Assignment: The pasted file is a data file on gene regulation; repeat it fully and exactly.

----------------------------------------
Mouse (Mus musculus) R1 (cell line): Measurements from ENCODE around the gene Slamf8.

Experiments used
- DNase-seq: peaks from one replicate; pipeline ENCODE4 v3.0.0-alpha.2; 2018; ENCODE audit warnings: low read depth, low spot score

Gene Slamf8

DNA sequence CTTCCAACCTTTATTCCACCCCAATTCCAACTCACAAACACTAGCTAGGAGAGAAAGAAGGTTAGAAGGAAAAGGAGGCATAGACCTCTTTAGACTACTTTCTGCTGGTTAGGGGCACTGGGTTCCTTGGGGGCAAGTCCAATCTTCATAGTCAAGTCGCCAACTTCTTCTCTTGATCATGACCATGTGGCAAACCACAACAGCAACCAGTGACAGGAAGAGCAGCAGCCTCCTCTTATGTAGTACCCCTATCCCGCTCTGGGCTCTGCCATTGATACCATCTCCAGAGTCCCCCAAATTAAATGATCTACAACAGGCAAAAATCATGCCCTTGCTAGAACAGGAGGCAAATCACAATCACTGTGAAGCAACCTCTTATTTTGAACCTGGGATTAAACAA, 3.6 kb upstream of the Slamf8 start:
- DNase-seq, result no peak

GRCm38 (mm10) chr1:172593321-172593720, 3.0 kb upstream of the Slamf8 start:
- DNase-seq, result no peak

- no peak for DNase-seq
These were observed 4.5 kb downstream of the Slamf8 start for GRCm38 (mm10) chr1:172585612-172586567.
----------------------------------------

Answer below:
Mouse (Mus musculus) R1 (cell line): Measurements from ENCODE around the gene Slamf8.

Experiments used
- DNase-seq: peaks from one replicate; pipeline ENCODE4 v3.0.0-alpha.2; 2018; ENCODE audit warnings: low read depth, low spot score

Gene Slamf8

DNA sequence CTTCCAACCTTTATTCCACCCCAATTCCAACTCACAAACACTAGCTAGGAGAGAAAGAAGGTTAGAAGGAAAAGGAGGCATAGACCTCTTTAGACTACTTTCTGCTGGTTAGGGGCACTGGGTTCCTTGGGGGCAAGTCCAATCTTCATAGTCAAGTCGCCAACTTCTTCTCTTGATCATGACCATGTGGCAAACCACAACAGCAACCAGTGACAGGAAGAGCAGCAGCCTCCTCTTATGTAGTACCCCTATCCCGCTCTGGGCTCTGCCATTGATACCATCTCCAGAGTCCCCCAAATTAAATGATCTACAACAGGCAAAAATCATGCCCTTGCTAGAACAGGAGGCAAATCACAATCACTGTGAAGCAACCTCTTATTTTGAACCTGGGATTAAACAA, 3.6 kb upstream of the Slamf8 start:
- DNase-seq, result no peak

GRCm38 (mm10) chr1:172593321-172593720, 3.0 kb upstream of the Slamf8 start:
- DNase-seq, result no peak

- no peak for DNase-seq
These were observed 4.5 kb downstream of the Slamf8 start for GRCm38 (mm10) chr1:172585612-172586567.